The first person in a family to have FH gene testing has sequencing of the LDLR gene and sometimes, the APOB gene. Sequencing looks at the genes "letter-by-letter" to find any changes. The laboratory may also look to see if large parts of the gene are extra or missing. (This is called duplication/deletion analysis). About 9% of LDLR gene mutations are deletions that sequencing won't find.

This kind of testing is expensive and time-consuming, but needed to find as many mutations as possible. Complete genetic testing will find a mutation that explains FH about 85% of the time.

  • When testing finds a mutation, this confirms that you have FH. You have a high chance for heart disease and need strong treatment to lower your cholesterol. This information can help you and your doctor plan the best testing and treatment for you.
    Family members who want to know about their risk can now have genetic testing for just the mutation you have. This kind of testing costs less and is more accurate than FH gene sequencing. For every person diagnosed with FH by genetic testing, 2 to 3 other relatives will learn they have FH. Only about half of these relatives are already being treated to lower their cholesterol, but almost all people with FH must be treated to prevent early heart disease.
  • When testing doesn't find a mutation, the results don't rule out FH. Genetic testing will not find a mutation in about 15% of people with FH. You could have a mutation the tests couldn't find. You probably still need extra heart disease testing and treatment for high cholesterol.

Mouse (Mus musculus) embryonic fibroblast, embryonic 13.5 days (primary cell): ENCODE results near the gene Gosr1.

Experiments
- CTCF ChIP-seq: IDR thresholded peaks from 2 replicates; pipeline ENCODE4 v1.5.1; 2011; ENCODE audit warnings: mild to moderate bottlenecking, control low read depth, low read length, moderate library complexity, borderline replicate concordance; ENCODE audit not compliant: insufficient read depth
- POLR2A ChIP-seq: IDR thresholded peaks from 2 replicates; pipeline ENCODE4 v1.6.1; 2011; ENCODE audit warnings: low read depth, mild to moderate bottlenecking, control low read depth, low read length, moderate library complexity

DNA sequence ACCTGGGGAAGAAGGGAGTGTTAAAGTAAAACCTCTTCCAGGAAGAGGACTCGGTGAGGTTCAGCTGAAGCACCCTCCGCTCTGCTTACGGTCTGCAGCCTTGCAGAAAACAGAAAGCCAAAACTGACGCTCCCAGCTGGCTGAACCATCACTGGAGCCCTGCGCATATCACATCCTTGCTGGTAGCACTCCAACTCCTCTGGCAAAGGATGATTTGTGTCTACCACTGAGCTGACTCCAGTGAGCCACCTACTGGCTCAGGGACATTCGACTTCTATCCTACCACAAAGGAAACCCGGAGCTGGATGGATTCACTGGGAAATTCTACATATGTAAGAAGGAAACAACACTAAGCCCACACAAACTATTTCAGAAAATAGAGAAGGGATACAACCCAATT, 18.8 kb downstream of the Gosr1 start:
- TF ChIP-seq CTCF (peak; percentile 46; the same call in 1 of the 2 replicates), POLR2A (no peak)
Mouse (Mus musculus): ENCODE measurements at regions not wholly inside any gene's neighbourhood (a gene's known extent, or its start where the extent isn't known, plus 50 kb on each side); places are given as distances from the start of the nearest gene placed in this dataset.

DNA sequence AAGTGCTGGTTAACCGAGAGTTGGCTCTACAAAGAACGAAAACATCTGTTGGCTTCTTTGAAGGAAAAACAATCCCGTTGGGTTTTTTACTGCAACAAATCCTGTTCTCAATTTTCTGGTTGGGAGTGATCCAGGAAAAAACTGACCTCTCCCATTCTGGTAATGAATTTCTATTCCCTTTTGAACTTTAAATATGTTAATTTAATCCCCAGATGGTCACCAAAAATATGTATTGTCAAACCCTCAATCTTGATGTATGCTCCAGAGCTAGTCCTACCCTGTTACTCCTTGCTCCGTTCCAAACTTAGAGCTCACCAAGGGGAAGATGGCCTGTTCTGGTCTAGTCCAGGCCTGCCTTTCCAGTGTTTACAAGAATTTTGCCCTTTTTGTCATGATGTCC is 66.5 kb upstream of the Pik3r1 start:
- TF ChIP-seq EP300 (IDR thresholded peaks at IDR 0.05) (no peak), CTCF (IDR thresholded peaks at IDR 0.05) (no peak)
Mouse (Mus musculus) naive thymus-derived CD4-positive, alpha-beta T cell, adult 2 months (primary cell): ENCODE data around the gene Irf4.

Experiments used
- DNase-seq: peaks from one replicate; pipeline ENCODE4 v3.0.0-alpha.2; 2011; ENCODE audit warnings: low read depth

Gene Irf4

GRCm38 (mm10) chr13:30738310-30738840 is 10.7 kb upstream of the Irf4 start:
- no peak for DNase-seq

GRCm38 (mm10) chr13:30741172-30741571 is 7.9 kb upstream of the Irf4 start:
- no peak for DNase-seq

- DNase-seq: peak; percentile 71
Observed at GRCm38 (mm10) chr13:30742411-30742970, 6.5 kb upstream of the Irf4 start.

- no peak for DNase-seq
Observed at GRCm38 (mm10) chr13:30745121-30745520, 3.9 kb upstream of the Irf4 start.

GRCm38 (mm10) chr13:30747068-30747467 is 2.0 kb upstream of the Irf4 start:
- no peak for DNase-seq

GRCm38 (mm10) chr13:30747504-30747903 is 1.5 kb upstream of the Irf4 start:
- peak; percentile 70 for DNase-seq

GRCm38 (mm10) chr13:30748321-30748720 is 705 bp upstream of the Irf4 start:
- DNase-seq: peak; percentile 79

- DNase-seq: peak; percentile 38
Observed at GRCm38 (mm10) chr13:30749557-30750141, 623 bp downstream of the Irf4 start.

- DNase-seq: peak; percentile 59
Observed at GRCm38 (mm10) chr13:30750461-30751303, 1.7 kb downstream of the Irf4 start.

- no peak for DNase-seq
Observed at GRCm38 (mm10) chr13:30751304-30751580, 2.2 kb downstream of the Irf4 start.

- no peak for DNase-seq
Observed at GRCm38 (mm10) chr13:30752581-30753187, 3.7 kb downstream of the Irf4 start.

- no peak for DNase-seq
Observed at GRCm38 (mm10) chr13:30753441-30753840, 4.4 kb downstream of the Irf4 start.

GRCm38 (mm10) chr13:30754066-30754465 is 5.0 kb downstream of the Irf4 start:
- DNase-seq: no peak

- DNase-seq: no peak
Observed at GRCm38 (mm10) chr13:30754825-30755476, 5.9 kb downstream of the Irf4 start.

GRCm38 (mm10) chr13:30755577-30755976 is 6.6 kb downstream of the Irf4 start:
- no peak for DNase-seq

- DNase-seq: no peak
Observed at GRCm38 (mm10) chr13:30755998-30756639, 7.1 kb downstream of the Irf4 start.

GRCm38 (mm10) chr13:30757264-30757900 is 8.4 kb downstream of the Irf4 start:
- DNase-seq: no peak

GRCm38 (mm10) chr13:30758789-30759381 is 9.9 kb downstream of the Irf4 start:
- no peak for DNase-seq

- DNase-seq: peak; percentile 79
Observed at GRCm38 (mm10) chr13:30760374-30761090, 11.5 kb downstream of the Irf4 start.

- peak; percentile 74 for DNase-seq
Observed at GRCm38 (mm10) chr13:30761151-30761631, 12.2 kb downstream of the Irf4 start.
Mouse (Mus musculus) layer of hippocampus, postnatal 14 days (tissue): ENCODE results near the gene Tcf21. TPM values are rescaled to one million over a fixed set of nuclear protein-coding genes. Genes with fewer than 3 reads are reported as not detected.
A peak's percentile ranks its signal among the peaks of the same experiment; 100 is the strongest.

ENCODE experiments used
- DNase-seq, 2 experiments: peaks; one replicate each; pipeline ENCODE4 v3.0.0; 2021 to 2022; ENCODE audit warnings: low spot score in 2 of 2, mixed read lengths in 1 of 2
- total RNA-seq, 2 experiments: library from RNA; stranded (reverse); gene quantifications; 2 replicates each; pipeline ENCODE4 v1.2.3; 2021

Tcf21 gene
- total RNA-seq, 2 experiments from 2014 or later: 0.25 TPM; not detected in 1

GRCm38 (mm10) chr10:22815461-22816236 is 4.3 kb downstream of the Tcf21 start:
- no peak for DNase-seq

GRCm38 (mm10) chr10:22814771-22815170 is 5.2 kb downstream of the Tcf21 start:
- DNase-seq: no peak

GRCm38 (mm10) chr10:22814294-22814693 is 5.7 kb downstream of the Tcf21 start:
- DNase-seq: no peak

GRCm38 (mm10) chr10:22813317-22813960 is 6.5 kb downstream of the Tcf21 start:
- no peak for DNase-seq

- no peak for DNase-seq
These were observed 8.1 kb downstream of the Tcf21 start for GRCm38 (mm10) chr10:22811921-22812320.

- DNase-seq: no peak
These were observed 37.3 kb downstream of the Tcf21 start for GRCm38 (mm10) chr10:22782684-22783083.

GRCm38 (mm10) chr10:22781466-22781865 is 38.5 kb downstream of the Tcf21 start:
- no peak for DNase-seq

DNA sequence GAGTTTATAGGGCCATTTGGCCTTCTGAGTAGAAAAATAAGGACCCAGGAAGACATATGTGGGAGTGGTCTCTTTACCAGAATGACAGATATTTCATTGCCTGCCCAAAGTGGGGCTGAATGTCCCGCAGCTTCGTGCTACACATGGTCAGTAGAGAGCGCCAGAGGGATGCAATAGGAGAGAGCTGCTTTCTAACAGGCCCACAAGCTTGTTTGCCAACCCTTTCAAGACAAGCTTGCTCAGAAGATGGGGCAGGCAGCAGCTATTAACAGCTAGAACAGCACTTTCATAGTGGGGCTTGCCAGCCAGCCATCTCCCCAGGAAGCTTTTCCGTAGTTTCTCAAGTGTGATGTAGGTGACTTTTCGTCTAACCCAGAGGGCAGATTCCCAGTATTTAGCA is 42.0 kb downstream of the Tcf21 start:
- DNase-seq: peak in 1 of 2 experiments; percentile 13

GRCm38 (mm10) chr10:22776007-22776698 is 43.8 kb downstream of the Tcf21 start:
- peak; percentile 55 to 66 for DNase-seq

FH genetic testing won't be useful for your family members, unless another relative has more convincing signs of FH. Given your medical history, your family members probably need cholesterol and heart disease screening from a young age.

Having a family member with an FH mutation means you have a higher chance for high cholesterol and early heart disease. Your risk depends on how closely you are related to this person. You should review your family history with your doctor.

The typical guidelines doctors use to decide who has high cholesterol and how they should be treated don't work for people with FH. Lifestyle changes — like diet and exercise — are rarely enough to control cholesterol levels. Certain drugs are better at lowering cholesterol and preventing or shrinking plaque buildup in people with FH. People with FH often need higher doses than usual of these drugs or combinations of drugs to get their cholesterol under control. The earlier treatment begins, the less damage is done and the lower the risk is for heart disease. In some cases, even children as young as 10 years old might be treated.

Once an FH gene mutation is found in the family, you and other relatives can have testing for just that one mutation. Testing for one mutation is less expensive than full FH gene testing, and the results are more accurate. The laboratory will need to know the exact name of your family's mutation. If possible, give the lab a copy of your relative's genetic test results.

  • When testing finds the mutation that runs in your family, you can be sure that you have inherited FH and a risk for early heart disease. You probably need strong treatment to lower your cholesterol. This information can help you and your doctor plan the best testing and treatment for you.